Attitudes Towards The War In Regeneration And All Quiet On The Western Front

2284 words - 9 pages

" nation is rich enough to pay for both war and civilization. We must make our choice; we cannot have both."
-- Abraham Flexner

"Regeneration" is an anti-war novel, reflecting the issues and the
concerns in wartime Britain. "All Quiet on the Western Front" is also an
influential anti-war novel and an important chronicle of World War 1.
Both are historical fiction set near the end of the war, 1917-1918.

The two texts explore similar themes in condemning the war. Remarque’s
novel (All Quiet on the Western Front) is a profound statement against
war, focusing especially on the ravaging effects of war on the
humanity of soldiers. Similarly, Barker (author of Regeneration)
offers realistic detail of many abominable war scenes, dwelling upon
the destruction that war wreaks upon men’s minds. These details
comprise a large portion of the novel.

In All Quiet on the Western Front, through the narrative of Paul
Bäumer, a young German soldier, there are constant attacks on the
romantic ideals of warfare. The novel dramatizes the disjunction
between high minded rhetoric about patriotism and honour, and the
actual horror of trench warfare. Remarque continually stresses that
the soldiers are not fighting with the abstract ideals of patriotic
spirit in mind; they are fighting for their survival. Nothing in this
novel makes the actual experience of war look attractive.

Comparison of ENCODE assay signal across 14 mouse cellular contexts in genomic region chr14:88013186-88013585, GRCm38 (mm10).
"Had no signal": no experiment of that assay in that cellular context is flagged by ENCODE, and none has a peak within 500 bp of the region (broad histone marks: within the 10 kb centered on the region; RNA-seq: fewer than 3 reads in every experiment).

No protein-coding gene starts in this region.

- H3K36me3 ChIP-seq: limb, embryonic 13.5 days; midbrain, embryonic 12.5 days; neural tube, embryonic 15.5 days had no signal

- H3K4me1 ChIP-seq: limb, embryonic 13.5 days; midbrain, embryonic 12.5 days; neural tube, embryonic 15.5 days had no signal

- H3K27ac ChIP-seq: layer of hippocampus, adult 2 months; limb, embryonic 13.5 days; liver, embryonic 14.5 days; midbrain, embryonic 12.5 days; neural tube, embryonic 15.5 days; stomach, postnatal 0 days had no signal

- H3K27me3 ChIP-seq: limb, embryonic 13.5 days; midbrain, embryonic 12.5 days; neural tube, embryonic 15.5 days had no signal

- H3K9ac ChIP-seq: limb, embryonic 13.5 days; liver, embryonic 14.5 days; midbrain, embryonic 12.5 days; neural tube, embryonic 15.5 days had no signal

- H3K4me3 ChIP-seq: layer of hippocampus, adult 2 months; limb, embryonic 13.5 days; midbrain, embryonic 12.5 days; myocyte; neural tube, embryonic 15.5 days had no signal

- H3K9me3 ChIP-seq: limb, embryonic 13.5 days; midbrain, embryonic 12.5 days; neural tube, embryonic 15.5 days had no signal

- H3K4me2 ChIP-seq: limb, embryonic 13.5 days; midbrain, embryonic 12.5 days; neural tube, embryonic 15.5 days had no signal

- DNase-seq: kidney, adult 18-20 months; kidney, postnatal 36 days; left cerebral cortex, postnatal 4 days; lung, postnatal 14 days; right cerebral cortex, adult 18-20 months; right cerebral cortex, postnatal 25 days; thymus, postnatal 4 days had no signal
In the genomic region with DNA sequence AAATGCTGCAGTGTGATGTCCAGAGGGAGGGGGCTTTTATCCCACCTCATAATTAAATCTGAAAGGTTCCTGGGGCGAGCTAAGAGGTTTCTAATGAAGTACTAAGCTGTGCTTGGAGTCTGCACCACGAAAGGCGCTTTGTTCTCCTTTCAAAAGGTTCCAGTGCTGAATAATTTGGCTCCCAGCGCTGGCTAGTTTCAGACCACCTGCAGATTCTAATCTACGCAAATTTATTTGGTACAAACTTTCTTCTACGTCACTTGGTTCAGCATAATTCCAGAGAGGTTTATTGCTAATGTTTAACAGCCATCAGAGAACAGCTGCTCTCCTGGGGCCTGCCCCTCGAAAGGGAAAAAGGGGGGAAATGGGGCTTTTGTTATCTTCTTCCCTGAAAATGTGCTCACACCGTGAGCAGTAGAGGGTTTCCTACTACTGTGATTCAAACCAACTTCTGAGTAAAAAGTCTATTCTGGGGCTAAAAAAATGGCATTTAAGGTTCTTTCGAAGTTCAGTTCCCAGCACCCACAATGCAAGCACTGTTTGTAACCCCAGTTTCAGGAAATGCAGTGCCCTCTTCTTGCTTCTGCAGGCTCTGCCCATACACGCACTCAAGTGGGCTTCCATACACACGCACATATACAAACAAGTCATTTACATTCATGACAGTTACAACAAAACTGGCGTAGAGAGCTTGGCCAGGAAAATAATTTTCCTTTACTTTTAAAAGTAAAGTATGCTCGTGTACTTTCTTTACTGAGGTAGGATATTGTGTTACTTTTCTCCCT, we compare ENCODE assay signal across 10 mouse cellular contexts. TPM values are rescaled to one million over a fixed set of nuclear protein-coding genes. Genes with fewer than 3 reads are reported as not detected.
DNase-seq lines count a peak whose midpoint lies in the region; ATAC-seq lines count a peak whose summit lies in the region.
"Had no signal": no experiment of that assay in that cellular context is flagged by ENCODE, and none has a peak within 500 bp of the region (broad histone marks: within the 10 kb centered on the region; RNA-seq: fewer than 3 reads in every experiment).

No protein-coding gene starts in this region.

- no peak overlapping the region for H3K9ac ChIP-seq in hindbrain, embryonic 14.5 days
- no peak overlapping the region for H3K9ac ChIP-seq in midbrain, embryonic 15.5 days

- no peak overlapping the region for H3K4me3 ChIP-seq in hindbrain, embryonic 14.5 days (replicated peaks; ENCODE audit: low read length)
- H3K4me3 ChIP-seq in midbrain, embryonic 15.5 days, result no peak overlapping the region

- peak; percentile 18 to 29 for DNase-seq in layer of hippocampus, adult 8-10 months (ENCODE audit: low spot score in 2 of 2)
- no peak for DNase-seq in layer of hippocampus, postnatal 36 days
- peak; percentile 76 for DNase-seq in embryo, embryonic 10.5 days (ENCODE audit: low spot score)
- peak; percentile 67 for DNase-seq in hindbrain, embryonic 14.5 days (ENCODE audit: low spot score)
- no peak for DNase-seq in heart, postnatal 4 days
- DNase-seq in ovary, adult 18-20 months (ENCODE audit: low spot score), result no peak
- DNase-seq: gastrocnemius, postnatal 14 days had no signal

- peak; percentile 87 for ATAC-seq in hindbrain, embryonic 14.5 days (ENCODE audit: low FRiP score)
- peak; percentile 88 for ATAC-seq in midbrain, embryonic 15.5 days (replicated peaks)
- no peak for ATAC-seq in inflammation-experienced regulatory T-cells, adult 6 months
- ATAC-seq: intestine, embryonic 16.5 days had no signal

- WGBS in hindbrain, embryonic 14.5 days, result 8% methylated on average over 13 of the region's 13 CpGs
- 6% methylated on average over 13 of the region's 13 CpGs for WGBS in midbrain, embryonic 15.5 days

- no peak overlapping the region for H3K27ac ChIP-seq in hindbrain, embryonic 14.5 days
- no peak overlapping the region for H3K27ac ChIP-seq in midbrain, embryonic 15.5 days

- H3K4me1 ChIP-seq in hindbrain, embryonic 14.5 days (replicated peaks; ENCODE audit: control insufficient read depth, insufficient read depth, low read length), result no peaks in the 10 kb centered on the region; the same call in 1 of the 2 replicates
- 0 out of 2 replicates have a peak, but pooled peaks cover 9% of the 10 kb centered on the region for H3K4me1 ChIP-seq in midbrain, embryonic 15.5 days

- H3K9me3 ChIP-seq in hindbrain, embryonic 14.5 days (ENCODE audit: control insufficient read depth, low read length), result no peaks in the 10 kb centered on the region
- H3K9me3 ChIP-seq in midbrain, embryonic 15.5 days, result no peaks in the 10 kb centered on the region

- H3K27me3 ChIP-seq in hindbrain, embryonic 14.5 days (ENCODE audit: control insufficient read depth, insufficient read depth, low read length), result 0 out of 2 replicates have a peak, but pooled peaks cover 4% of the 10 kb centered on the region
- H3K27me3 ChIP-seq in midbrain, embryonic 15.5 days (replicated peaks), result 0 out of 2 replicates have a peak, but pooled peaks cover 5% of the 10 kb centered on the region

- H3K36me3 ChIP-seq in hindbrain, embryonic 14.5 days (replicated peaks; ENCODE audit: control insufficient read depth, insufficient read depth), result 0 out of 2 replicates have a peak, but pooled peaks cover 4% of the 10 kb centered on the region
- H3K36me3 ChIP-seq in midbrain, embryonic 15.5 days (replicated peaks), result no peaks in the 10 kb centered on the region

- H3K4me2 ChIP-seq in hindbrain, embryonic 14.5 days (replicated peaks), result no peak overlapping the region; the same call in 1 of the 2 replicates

The overriding theme of All Quiet on the Western Front is the terrible
brutality of war, which informs every scene in the novel. It sets out
to portray war as it was actually experienced, replacing romanticized
versions in preceding novels, with a decidedly unromantic vision of
fear, meaninglessness, and butchery. World War 1 completely altered
mankind’s conception of military conflict with its catastrophic levels
of carnage and violence, its battles that lasted for months, and its
gruesome new technological advancements (e.g., machine guns, poison
gas) that made killing easier and more impersonal than ever before.
Remarque’s novel dramatizes these aspects of World War 1 and portrays
the mind-numbing terror and savagery of war with a relentless focus on
the physical and psychological damage that it occasions. At the end of
the novel, almost every major character is dead, epitomizing the war’s
devastating effect on the generation of young men who were forced to
fight it.

In its depiction of the horror of the war, All Quiet on the Western
Front presents a scathing critique of the idea of nationalism, showing
it to be a hollow, hypocritical ideology, a tool used by those in
power to control a nation’s populace. Paul and his friends are seduced
into joining the army by nationalistic ideas, but the experience of
fighting quickly schools them in nationalism’s irrelevance in the face
of the war’s horrors. The relative worthlessness on the battlefield of
the patriots, Kantorek (former schoolmaster in Paul’s high school) and
Himmelstoss (a...

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